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Tree planting to provide habitat

Cecilia AllenSouth Western Times
South West Catchment Council biodiversity manager Pip Marshall and Bunbury Green Army officer James Phillips are part of a community effort to plant trees at Tuart Brook Reserve in a bid to provide habitat for many animals.
Camera IconSouth West Catchment Council biodiversity manager Pip Marshall and Bunbury Green Army officer James Phillips are part of a community effort to plant trees at Tuart Brook Reserve in a bid to provide habitat for many animals. Credit: Cecilia Allen / South Western Times

The South West Catchments Council is working with community volunteers to restore native bushland at Tuart Brook Reserve.

Students from Maidens Park Primary School, Dalyellup Bushrangers Cadets, Newton Moore Education Support Centre and Newton Moore Senior School Bushranger cadets have helped plant more than 4000 native seedlings on 2ha of land.

The Green Army also helped plant 1700 seedlings on Monday and Carey Park Scout Group will plant more seedlings on Saturday.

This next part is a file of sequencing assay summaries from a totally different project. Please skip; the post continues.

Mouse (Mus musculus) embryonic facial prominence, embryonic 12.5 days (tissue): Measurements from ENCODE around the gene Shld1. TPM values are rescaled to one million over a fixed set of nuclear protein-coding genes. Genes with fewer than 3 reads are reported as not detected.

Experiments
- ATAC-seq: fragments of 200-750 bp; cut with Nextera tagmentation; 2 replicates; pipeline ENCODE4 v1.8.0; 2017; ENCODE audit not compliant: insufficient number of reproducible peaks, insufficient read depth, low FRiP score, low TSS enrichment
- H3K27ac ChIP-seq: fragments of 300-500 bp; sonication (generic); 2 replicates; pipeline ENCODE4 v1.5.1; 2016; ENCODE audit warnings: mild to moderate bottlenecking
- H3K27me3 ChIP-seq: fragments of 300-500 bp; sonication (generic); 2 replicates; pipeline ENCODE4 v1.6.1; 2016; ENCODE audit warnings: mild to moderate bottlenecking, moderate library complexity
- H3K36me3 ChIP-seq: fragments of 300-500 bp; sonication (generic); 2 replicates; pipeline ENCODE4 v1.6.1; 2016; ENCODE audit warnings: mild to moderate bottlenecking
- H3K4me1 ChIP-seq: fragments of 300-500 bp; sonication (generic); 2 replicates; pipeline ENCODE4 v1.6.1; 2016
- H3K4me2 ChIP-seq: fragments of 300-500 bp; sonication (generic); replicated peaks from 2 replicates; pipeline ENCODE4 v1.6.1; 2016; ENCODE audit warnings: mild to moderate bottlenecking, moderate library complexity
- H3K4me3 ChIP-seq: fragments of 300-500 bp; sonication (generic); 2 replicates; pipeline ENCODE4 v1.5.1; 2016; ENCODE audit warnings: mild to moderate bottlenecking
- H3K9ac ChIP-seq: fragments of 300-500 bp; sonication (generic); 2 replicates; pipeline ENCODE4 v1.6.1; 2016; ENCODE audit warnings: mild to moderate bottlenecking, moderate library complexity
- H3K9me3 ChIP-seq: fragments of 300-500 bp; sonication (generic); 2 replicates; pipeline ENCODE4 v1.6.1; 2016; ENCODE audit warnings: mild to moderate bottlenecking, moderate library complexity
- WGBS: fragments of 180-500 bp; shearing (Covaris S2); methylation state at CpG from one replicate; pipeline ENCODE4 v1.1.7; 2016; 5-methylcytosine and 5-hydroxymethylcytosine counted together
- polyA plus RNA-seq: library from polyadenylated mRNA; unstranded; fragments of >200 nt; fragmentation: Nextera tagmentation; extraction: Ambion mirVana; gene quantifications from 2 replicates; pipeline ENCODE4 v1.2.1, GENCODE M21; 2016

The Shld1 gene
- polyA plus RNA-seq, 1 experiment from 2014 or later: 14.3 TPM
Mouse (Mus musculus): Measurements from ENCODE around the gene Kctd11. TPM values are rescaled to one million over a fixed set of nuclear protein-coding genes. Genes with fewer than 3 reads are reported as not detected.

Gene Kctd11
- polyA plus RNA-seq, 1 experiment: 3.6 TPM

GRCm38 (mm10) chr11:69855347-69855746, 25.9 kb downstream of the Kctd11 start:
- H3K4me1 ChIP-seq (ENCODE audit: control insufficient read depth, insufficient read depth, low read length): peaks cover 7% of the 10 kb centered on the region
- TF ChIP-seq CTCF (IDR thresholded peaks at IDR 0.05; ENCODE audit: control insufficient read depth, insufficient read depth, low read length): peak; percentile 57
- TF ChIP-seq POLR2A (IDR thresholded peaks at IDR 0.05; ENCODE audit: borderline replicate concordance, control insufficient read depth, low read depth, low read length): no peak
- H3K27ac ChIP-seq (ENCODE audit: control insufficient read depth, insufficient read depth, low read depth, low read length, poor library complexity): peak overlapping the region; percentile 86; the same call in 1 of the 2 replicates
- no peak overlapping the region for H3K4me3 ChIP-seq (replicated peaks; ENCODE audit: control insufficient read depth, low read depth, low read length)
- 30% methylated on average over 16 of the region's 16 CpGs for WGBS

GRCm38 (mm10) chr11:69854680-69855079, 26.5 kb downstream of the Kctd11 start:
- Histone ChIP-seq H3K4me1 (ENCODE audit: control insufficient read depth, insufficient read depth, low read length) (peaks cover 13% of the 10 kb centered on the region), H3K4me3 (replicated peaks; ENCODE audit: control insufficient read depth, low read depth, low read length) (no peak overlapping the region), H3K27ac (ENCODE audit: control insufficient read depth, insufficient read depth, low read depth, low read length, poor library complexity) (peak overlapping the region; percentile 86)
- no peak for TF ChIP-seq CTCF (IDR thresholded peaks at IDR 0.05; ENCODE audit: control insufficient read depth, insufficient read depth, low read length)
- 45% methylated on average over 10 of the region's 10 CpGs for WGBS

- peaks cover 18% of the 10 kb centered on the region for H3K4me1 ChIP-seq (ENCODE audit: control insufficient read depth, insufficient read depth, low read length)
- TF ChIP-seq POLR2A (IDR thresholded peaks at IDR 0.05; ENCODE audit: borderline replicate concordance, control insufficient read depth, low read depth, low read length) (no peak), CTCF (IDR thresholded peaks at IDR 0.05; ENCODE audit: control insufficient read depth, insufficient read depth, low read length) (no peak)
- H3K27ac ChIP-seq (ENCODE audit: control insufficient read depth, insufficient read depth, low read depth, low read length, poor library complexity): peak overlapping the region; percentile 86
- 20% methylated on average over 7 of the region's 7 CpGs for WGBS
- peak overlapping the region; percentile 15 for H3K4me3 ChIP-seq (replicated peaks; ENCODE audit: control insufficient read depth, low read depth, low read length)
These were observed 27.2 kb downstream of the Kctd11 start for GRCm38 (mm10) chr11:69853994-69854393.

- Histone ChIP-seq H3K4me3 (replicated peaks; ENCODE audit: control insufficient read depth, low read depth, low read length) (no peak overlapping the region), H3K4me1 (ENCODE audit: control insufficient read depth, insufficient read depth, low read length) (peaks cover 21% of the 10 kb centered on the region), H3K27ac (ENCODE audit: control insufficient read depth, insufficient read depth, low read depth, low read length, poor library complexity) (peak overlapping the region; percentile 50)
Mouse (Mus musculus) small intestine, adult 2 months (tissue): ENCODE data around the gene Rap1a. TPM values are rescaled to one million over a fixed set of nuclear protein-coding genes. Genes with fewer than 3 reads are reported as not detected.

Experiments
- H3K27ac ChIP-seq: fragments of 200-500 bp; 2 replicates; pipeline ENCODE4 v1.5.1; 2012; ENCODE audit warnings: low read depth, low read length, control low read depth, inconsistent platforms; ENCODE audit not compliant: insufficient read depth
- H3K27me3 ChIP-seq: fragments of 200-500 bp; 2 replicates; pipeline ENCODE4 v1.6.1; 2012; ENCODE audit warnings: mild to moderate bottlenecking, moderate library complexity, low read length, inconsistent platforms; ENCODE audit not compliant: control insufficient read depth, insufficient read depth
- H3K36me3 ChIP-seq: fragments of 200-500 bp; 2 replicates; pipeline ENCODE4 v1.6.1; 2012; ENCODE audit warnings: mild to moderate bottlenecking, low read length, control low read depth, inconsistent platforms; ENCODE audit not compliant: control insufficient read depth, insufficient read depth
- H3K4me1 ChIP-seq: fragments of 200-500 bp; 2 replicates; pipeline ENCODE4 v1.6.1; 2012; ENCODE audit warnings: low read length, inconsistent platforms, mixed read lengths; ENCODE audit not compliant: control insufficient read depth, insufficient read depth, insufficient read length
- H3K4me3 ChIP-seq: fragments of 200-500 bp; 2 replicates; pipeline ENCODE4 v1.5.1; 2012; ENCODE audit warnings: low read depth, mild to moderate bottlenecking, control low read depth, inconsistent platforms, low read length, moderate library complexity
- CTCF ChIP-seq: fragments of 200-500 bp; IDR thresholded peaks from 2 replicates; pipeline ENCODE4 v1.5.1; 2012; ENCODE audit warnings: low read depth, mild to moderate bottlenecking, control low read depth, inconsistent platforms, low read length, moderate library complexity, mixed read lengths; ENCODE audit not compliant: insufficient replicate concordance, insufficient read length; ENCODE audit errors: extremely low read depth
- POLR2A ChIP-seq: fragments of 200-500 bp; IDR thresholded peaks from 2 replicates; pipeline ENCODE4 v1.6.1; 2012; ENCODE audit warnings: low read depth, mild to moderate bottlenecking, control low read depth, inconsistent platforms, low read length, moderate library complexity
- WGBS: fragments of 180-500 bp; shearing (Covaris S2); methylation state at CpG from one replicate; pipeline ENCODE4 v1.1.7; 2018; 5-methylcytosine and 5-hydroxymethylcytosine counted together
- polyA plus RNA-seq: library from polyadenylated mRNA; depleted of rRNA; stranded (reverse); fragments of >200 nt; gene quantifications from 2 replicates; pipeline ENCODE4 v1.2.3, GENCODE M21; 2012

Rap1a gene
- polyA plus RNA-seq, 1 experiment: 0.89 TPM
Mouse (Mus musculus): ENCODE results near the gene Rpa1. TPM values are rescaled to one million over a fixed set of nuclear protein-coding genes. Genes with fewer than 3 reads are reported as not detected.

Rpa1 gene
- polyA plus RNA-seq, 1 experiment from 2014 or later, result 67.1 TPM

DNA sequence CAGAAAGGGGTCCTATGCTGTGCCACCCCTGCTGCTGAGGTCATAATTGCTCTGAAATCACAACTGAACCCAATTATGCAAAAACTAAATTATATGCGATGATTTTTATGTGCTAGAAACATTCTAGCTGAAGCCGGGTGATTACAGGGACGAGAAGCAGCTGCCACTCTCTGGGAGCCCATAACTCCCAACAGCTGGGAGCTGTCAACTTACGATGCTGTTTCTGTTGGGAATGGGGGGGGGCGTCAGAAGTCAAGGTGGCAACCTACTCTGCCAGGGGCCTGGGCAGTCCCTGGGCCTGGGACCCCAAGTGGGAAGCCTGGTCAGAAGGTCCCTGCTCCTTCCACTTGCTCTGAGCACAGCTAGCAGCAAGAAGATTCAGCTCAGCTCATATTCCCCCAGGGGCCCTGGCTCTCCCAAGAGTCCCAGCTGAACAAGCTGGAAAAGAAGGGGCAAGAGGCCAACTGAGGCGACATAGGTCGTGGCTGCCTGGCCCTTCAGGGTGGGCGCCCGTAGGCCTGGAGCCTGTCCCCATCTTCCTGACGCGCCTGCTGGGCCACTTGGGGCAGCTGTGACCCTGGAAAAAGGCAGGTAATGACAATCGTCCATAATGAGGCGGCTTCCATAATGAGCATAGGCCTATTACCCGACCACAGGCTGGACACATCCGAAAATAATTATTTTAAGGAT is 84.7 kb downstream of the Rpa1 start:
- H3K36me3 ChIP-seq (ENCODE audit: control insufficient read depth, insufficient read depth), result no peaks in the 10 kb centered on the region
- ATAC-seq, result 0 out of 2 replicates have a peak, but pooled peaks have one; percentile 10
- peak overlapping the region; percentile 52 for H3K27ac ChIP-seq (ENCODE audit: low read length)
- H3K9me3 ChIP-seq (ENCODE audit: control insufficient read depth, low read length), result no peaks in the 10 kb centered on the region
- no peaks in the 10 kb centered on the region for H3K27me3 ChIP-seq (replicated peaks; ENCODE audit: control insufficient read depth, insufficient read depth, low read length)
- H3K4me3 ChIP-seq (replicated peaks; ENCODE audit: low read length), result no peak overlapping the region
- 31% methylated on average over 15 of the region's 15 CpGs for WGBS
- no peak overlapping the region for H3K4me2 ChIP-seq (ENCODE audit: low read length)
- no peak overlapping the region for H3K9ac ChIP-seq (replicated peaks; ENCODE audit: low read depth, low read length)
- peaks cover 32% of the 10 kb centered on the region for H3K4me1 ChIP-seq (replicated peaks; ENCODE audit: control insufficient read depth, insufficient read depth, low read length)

The trees will provide habitat for animals, including threatened species such as black cockatoos and the western ringtail possum.

Biodiversity manager Pip Marshall said it was important for the SWCC to work with young people and community groups.

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“We aim to engage students in planting native seedlings to improve their wellbeing, help reconnect them with nature and encourage them to be the future stewards of the park area,” she said.

Ms Marshall said Tuart Brook Reserve was part of the proposed Preston River to Ocean Regional Park and formed an important natural bushland connection between Maidens Reserve and Manea Park.

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